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Bryan Yurcan
Bryan Yurcan
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The Continuing Evolution of Customer Experience

BBVA's acquisition of "the bank that doesn't suck" is part of the industry's overall move away from traditional service models.

When news broke late last week that Spanish banking giant BBVA has acquired digital bank Simple for $117 million, many wondered if the startup's maverick sensibilities would be quelled somewhat.

After all, Simple bills itself as "the bank that doesn't suck" and was borne out of its founders' dissatisfaction with his then-bank's customer experience, and digital capabilities.

In a blog post after the move was announced, co-founder Joshua Reich wrote that Simple's philosophy would remain unchanged. "We will continue to embrace our philosophy, our business model and the way we treat customers," he wrote. "Working with BBVA gives us the resources, scale, and autonomy we need to accelerate our growth while staying true to our mission. To achieve this, we will function as a separate business within the BBVA structure, operating in parallel with BBVA’s existing US banking operations."

As Reich noted in his blog post, this move makes sense for Simple in that it provides them with scalability it didn't have before. Since Simple is not a full-service bank, it's accounts reside with a FDIC-insured partner, Bancorp Bank. BBVA certainly provides a bigger platform as a banking partner.

But what of BBVA's motivation in this deal? BBVA is a technologically forward-thinking institution, and Simple's focus on digital and customer experience fits in line with what BBVA is trying to accomplish. Further, notes Mike Goodson, a managing director and head of management consulting for Accenture’s North America banking practice, Simple has a service model many banks are trying to move towards.

"Banks know they need to move customers to more sales and service models rather than just to the branches," he says. He adds that Simple already has the relationship with its customer that many banks desire; one where the bank is an everyday partner in a customer's financial life as opposed to a place they go sometimes to conduct transactions.

"Simple had a great idea but a scalability challenge," he notes.

Goodson doesn't see more acquisitions like this happening by banks in the near future, though, simply because there aren't many other companies that do what Simple does.

"It’s a strategy that could make sense to other banks, but the supply is kind of limited," he says. "[Digital bank] Moven is one example, but the supply gets limited after that."

[See Also: BBVA Compass Offers New Accounts for Both Digital and Branch-Centric Customers]

Bryan Yurcan is associate editor for Bank Systems and Technology. He has worked in various editorial capacities for newspapers and magazines for the past 8 years. After beginning his career as a municipal and courts reporter for daily newspapers in upstate New York, Bryan has ... View Full Bio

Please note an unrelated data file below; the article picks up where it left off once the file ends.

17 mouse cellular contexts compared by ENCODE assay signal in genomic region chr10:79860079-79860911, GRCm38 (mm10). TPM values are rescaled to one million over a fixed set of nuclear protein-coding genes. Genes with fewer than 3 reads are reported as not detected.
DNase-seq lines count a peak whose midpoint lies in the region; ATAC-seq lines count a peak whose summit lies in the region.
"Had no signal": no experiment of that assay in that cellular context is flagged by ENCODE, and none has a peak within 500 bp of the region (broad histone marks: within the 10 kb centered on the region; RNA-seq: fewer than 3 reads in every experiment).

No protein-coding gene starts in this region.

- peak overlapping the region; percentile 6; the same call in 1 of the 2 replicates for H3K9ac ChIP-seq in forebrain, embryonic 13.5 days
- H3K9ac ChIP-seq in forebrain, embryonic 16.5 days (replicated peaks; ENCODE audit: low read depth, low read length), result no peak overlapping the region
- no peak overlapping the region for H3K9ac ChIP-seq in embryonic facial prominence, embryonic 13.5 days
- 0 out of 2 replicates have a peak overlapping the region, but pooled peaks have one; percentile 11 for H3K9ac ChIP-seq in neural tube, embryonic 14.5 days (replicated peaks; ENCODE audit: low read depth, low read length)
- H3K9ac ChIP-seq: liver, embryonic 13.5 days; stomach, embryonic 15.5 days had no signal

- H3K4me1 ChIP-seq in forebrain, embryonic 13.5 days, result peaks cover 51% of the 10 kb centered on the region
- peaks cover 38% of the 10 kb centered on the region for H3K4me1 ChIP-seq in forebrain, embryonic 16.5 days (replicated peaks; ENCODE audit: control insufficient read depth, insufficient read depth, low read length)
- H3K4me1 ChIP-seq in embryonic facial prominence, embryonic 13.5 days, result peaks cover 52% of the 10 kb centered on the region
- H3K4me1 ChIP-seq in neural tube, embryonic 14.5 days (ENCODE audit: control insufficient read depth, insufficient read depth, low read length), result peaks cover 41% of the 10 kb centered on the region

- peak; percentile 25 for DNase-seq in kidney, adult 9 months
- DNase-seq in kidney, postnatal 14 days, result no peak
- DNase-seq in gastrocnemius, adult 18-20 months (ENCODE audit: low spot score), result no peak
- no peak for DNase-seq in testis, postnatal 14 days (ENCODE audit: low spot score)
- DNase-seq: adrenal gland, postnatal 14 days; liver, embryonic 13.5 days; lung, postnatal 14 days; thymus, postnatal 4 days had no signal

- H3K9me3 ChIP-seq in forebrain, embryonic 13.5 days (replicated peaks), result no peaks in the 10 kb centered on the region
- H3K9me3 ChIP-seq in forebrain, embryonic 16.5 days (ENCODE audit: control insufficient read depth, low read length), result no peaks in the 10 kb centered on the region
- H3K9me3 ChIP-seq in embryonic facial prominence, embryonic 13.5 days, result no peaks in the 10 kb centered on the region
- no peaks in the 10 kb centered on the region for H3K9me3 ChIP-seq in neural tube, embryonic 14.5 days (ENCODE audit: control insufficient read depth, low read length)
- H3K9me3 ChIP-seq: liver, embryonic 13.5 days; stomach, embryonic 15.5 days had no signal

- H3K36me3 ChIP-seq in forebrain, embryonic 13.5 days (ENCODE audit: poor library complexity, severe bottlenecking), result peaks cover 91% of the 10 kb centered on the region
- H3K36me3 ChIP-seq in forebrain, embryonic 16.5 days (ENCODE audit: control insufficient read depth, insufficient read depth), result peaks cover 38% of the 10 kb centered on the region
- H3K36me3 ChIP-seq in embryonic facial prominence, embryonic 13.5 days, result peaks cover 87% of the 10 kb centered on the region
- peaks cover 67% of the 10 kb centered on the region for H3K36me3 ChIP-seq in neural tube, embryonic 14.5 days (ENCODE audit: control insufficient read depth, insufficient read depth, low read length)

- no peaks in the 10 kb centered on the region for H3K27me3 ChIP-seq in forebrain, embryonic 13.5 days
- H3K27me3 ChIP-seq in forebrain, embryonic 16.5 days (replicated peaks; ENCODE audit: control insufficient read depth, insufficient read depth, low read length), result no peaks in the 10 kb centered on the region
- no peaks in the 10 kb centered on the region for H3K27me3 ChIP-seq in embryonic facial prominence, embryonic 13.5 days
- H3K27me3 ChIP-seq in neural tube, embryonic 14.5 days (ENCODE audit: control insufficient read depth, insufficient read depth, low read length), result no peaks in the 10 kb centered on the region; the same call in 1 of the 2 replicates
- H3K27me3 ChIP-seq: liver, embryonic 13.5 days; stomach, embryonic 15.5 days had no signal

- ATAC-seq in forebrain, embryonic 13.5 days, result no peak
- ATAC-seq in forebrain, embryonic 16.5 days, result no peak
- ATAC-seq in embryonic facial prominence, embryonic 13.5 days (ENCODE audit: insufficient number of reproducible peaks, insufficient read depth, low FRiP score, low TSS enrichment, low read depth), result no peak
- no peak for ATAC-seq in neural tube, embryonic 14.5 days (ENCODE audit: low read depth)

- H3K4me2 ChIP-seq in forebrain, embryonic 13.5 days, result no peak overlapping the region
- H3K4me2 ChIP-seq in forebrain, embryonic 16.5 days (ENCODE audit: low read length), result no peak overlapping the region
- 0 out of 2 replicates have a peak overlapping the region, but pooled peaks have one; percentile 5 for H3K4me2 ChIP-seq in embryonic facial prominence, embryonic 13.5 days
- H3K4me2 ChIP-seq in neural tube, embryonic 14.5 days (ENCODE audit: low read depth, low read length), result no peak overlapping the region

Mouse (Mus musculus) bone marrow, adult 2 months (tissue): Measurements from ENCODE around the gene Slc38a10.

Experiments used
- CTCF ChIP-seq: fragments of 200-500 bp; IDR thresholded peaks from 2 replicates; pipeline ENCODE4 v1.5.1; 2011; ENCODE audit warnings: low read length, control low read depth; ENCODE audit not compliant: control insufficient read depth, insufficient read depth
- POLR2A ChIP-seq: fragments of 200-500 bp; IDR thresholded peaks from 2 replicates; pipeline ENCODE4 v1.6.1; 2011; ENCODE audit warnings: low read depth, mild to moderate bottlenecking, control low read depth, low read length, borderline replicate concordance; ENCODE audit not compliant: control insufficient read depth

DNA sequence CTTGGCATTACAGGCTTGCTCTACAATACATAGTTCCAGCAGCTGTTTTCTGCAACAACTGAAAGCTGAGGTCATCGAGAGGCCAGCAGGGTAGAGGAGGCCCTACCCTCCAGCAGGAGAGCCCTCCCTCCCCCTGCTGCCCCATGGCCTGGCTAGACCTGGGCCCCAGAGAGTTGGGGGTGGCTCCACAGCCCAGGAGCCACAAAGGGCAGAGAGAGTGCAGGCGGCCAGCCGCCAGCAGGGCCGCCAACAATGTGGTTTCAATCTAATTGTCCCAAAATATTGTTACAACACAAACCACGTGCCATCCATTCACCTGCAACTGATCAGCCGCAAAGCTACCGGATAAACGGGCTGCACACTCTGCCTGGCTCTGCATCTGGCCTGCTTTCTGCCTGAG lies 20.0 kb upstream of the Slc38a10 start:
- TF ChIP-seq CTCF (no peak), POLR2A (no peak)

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Kelly22
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Kelly22,
User Rank: Author
2/25/2014 | 9:37:14 PM
re: The Continuing Evolution of Customer Experience
Good point; it's better to have a win-win situation for two firms than have one company spend years trying to change its culture - something that not only takes a long time but is very difficult to accomplish.
Jonathan_Camhi
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Jonathan_Camhi,
User Rank: Author
2/25/2014 | 9:05:01 PM
re: The Continuing Evolution of Customer Experience
Good move by BBVA to acquire an operation like Simple given the lack of similar organizations out there that Goodson mentioned.
KBurger
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KBurger,
User Rank: Strategist
2/25/2014 | 8:25:51 PM
re: The Continuing Evolution of Customer Experience
This reminds me of a (somewhat) similar deal that took place a few years ago in the insurance industry -- when Allstate (large traditional insurance carrier) acquired Esurance (newer online-based upstart insurance carrier that had created an edgy, young innovative brand/image). As established companies seek to innovate, change their cultures and engage with a younger demographic, in many cases it may make more sense to acquire that kind of expertise and culture, rather than take the years necessary to totally transform the larger organization. Then the "traditional" company gains the customer, technology and procedural benefits of the newer company, can learn from it; and, as you suggest will happen with Simple, the newer firm will gain resources, scale, market share, etc.
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